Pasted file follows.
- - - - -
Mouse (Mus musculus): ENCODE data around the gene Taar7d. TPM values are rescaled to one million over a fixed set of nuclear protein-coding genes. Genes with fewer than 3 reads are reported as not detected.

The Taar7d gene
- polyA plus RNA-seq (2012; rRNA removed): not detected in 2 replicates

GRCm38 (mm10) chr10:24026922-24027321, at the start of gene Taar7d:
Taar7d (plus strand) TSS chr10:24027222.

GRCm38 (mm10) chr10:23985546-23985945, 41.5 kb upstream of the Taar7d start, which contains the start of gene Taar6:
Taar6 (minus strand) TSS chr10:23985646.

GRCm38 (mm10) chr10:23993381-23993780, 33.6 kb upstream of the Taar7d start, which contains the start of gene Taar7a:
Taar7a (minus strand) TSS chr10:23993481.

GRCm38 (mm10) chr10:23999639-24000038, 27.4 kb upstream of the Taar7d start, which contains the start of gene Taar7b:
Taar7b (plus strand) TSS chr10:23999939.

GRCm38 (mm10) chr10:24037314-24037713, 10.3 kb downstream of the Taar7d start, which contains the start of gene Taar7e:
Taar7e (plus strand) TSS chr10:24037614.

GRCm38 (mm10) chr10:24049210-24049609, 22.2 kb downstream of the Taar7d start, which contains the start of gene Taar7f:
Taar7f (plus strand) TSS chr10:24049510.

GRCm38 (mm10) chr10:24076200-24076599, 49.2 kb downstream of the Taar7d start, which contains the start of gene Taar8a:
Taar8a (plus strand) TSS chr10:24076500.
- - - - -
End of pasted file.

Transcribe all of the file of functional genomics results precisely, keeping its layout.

Mouse (Mus musculus): ENCODE data around the gene Taar7d. TPM values are rescaled to one million over a fixed set of nuclear protein-coding genes. Genes with fewer than 3 reads are reported as not detected.

The Taar7d gene
- polyA plus RNA-seq (2012; rRNA removed): not detected in 2 replicates

GRCm38 (mm10) chr10:24026922-24027321, at the start of gene Taar7d:
Taar7d (plus strand) TSS chr10:24027222.

GRCm38 (mm10) chr10:23985546-23985945, 41.5 kb upstream of the Taar7d start, which contains the start of gene Taar6:
Taar6 (minus strand) TSS chr10:23985646.

GRCm38 (mm10) chr10:23993381-23993780, 33.6 kb upstream of the Taar7d start, which contains the start of gene Taar7a:
Taar7a (minus strand) TSS chr10:23993481.

GRCm38 (mm10) chr10:23999639-24000038, 27.4 kb upstream of the Taar7d start, which contains the start of gene Taar7b:
Taar7b (plus strand) TSS chr10:23999939.

GRCm38 (mm10) chr10:24037314-24037713, 10.3 kb downstream of the Taar7d start, which contains the start of gene Taar7e:
Taar7e (plus strand) TSS chr10:24037614.

GRCm38 (mm10) chr10:24049210-24049609, 22.2 kb downstream of the Taar7d start, which contains the start of gene Taar7f:
Taar7f (plus strand) TSS chr10:24049510.

GRCm38 (mm10) chr10:24076200-24076599, 49.2 kb downstream of the Taar7d start, which contains the start of gene Taar8a:
Taar8a (plus strand) TSS chr10:24076500.